Who proposed it

Nicolas Léonard Sadi Carnot , also known as Sadi Carnot was a French physicist and engineer who explored the study of Thermodynamics and who is recognized as the founder or Father of Thermodynamics and creator of the Carnot Cycle.

History

The history of the Carnot cycle arises with one of the engineers French major, Carnot, who was commissioned to study the scientific principles underlying regarding the operation that had the machine of steam with the aim to obtain maximum power output achieving maximum efficiency . Carnot began his studies by observing that heat did not flow by itself from a cold body to a warm one , but caused heat to flow from a different part.

Stages of the Carnot cycle

The stages of the Carnot cycle are as follows:

Stage A) Isothermal expansion

This stage is an isothermal process and as a perfect gas is used, the temperature is kept constant T 1 . The gas is in an  initial equilibrium state  that is represented by p 1 , V 1 , T 1 , inside the cylinder. In this stage there is an isothermal expansion between 1 and 2, until it achieves the values ​​p 2 , V 2 , T 1 , the system performs  positive work W 1 , so that the volume increases , producing positive work , communicating energy to the environment, on the other hand, since the variation of internal energy must be zero, it takes a heat from the equivalent environment Q 1 :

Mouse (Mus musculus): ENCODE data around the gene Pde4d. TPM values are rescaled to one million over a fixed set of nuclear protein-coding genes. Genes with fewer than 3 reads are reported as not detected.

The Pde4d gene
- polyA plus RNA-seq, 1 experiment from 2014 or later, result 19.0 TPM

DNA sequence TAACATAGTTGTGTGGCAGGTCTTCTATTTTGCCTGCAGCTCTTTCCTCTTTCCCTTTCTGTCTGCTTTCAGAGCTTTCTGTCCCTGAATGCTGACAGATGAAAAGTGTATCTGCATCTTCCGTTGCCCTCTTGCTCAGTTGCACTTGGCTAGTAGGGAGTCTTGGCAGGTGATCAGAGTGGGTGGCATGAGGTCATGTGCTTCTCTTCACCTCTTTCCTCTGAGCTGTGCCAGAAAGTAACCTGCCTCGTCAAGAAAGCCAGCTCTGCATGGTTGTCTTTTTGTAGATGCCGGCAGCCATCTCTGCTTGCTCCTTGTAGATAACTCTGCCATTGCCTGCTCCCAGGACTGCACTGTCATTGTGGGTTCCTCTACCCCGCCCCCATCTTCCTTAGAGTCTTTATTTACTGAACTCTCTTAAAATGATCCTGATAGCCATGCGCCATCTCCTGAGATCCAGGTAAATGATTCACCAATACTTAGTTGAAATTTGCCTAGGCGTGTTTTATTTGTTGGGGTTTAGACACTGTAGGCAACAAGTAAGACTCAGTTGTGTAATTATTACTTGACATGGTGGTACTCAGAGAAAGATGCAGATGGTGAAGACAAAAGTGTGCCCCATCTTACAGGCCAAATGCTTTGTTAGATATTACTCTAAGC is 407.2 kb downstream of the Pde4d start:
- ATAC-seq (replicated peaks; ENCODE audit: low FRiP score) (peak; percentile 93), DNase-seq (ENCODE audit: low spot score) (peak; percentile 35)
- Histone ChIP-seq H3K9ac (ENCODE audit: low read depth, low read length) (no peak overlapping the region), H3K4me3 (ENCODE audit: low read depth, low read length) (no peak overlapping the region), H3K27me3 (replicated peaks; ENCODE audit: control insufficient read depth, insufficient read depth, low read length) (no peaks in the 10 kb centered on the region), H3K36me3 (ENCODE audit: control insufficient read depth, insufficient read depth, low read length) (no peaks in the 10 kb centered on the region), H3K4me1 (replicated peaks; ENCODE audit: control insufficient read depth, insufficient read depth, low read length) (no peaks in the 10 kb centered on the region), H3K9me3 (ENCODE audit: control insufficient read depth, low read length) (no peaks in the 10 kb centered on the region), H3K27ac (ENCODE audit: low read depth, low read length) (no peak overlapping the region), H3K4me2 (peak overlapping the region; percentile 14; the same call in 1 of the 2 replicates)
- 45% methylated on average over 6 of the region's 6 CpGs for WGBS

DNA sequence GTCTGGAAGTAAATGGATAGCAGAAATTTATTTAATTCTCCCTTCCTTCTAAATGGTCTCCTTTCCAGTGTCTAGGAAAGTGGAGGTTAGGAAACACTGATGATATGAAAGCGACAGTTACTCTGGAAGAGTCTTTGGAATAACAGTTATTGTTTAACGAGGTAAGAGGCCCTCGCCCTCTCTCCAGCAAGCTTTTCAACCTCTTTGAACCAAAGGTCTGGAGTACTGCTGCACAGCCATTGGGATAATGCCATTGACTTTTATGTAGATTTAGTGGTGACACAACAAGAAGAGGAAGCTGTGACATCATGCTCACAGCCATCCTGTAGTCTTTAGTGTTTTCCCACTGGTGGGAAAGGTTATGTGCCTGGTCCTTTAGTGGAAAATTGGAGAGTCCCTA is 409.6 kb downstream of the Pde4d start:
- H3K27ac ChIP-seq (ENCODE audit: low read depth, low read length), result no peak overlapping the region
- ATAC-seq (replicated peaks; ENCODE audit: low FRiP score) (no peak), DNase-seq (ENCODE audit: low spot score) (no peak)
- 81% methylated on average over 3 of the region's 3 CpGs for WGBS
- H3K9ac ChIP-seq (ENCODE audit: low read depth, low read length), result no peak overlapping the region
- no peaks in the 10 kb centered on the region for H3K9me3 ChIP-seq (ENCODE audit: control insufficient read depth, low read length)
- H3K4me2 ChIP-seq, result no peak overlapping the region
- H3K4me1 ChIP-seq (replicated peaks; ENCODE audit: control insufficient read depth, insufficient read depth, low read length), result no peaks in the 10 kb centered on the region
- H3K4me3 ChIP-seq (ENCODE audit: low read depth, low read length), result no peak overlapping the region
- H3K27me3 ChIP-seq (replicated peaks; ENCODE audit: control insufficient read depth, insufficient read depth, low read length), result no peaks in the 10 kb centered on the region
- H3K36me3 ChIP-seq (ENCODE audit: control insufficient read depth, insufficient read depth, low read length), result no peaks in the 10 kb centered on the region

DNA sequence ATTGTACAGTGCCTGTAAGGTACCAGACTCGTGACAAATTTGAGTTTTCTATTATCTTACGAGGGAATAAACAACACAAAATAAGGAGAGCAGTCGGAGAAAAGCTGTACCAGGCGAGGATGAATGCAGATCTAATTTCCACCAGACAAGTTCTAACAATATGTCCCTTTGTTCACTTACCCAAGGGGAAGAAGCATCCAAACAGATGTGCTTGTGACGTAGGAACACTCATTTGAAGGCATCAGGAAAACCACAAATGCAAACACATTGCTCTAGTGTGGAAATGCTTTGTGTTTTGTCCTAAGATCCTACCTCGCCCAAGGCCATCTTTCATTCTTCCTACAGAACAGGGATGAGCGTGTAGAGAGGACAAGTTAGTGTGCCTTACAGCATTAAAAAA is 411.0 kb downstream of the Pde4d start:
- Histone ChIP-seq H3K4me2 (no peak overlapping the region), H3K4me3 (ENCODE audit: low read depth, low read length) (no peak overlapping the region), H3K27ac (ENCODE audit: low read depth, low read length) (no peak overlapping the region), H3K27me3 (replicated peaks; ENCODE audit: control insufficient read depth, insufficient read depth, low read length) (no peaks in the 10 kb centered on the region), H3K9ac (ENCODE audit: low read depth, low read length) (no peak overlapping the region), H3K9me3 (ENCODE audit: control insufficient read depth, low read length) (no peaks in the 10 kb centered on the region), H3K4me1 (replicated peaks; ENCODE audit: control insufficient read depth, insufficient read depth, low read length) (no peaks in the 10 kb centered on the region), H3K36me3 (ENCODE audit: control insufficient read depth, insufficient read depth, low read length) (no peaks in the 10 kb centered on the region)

1 = Q 1

Stage B) Adiabatic expansion

As it is an adiabatic process, there is no type of heat transfer, the gas must do the work, raising the  plunger , and to achieve this, the cylinder must be thermally insulated, reaching the values ​​p 3 , V 3 , T 2 .

Stage C) Isothermal compression

It is possible to reach the values ​​p 4 , V 4 , T 2 , being the work done by the piston. It is a compression work where energy is received from the environment in the form of work and a certain amount of equivalent energy is granted in the form of heat :

2 = Q 2

Stage D) Adiabatic compression

The values ​​p 1 , V 1 , T 1 are reached again  without any type of heat transfer with the outside. The  net work  W that is done during the cycle by the system will be that represented by the surface enclosed in the path 1-2-3-4-1. The net amount  of heat energy  received by the system will be the difference between Q 2  and Q 1 .

Theorems